A group of Madison residents are voicing their concern over a plan to develop acres of a wetland that is also, partially, a contaminated brownfield.
It’s called the Hartmeyer Natural Area, and sits vacant just next to the site of the old Oscar Mayer plant.
Beth Sluys, who moved to Madison in 2016, is a member of the Friends of the Hartmeyer Natural Area. They are a neighborhood group advocating to hold off on development for part of the wetland area.
“The wetland is home to an amazing amount of biodiversity. There’s over 120 species of birds that live there. There’s frog turtles, snakes, you name it. And there’s an ongoing returning pair of sandhill cranes that call it home. They migrate here to specifically nest there and raise young colts.”
Portions of the wetland slated to be developed, as part of a $300 million dollar plan to build hundreds of homes, as Madison looks at a burgeoning housing crisis.
Two weeks ago, the Madison Planning Commission voted to recommend reducing the size of wetlands that would be preserved during development – from 16 acres down to 12 acres.
That move has disturbed the Friends of the Hartmeyer Natural Area.
“The property there was 30 acres and now through the Oscar Mayer Special Area Planning process we managed to conserve 16 acres – the common council voted to save 16 acres for a potential conservation natural area park for public access.”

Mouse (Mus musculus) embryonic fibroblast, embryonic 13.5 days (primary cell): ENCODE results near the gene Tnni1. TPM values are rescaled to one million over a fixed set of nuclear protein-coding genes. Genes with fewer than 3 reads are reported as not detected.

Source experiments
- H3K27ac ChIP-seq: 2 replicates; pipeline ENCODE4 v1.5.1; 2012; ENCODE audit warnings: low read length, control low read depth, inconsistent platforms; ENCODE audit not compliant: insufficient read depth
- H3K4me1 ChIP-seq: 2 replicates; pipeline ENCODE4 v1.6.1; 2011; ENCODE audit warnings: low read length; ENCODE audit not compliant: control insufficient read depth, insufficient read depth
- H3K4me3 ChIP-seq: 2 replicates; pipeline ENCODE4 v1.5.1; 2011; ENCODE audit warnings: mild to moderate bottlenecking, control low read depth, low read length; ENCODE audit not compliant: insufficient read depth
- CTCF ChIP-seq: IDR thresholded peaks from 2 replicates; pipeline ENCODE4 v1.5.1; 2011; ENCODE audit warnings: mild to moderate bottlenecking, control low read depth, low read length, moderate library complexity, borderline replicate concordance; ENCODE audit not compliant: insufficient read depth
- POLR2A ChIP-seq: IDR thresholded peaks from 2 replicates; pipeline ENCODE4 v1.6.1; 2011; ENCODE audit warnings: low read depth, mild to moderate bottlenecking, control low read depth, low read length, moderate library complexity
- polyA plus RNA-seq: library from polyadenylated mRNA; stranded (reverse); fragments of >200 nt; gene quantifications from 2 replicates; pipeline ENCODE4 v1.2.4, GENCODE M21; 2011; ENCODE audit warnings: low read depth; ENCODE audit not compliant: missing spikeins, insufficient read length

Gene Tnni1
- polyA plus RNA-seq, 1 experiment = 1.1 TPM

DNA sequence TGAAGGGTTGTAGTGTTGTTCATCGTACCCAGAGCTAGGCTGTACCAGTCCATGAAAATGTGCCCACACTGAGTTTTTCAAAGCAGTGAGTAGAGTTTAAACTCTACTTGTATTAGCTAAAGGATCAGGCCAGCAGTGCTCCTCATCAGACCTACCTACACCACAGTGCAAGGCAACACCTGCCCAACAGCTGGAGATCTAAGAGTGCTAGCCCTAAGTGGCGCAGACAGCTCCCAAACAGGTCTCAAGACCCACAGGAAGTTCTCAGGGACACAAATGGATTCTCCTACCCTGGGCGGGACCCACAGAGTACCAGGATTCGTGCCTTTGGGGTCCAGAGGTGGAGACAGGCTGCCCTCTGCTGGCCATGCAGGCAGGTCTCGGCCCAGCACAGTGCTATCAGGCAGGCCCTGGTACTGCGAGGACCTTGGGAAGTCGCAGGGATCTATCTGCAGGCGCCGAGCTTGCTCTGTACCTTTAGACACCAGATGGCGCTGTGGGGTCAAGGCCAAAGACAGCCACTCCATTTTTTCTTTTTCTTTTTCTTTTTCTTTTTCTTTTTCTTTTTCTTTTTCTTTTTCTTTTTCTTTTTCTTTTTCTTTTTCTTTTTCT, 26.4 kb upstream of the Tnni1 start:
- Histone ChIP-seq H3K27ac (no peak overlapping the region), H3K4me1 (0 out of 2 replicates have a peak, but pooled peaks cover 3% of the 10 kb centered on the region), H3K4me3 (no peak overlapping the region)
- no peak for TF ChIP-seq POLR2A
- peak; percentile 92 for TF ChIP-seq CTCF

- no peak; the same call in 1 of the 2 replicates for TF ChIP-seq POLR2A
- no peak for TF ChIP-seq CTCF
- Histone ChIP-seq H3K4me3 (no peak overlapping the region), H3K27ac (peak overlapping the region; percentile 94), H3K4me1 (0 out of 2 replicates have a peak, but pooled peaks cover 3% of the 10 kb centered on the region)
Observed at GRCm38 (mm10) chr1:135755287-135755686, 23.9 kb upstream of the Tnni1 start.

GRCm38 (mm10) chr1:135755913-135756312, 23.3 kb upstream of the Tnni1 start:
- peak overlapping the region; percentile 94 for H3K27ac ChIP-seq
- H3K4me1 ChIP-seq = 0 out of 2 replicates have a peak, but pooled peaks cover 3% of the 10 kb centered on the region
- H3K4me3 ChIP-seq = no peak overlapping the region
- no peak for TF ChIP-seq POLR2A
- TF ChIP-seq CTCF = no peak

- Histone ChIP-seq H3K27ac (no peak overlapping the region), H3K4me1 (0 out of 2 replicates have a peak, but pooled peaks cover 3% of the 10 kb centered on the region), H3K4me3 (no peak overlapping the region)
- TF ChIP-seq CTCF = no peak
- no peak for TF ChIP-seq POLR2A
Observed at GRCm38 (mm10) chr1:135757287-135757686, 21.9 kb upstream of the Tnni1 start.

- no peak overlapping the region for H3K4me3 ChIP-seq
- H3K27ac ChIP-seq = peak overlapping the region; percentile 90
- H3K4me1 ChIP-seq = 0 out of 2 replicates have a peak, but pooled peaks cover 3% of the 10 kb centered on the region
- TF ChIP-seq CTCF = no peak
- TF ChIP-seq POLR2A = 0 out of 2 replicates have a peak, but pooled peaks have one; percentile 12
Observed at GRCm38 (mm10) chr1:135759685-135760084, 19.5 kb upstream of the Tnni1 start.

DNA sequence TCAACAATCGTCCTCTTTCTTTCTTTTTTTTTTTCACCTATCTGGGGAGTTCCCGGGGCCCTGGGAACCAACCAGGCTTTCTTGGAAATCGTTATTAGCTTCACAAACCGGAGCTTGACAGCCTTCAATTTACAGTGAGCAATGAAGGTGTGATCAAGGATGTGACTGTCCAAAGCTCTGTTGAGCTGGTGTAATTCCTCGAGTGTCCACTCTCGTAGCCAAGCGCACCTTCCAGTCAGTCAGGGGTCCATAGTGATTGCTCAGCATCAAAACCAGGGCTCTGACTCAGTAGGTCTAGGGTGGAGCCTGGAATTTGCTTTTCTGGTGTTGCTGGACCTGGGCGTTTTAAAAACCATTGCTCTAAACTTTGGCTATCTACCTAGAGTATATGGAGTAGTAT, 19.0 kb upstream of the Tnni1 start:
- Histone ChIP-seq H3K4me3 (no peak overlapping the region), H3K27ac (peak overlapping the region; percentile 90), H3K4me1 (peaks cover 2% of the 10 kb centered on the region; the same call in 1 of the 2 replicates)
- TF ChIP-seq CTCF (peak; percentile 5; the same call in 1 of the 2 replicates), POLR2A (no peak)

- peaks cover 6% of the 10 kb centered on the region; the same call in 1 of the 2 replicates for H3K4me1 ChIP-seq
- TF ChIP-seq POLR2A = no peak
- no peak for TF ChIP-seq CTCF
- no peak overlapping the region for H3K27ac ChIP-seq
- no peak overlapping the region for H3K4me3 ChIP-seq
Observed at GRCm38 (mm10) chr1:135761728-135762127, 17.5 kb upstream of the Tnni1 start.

The property also contains a brownsite from the industrial activities of the old Oscar Meyer plant, according to a Department of Natural Resources listing. It’s the site of at least two fuel spills, and it’s being investigated for T-C-E, a carcinogen found in both groundwater and toxic vapor.
That pollution could be expensive for developers as they test, mitigate, and remediate the toxic chemicals. The DNR requires that developers take steps to mitigate TCE. .
The wetland is a small piece in a multi-year plan to improve the neighborhood and living in northeast Madison. Building more housing to accommodate a city struggling for more housing for an expanding population is a key goal of the project.
But the Friends of the Hartmeyer Natural Area say they don’t want high-density housing – and because of the remediation required by the state, it may not be an ideal place for housing anyway. Chris Elhorn is a member of the Friends group and lives nearby.
“When building happens you have to remove the water that’s accumulated underground before you put in a foundation for a building. And that process in itself would dewater the wetland and kill it.”
The group says that the housing would destroy greenspace. They say they would prefer single family homes.
“The housing in the area being proposed through this rezoning is really intense development – high-density housing – and it’s not that we’re against affordable housing but I feel that a lot of times is stacked, it’s really dense. And it’s not very welcoming or family-focused. And so we would like to see some of the housing less-dense and maybe even encourage some homeownership and support that process.
Yet single-family homes could pose a problem for Madison’s tight housing supply.
Madison is the fastest-growing municipality in Wisconsin, and its population grew by nearly 16 percent in the last decade. According to a 2021 housing study by the city, Madison could be home to 70,000 new residents and 40,000 new households by 2040. The same report found that the supply of housing has not kept pace with an increasing population.
The Madison Common Council is slated to decide how much of the wetland to conserve at their meeting next Tuesday.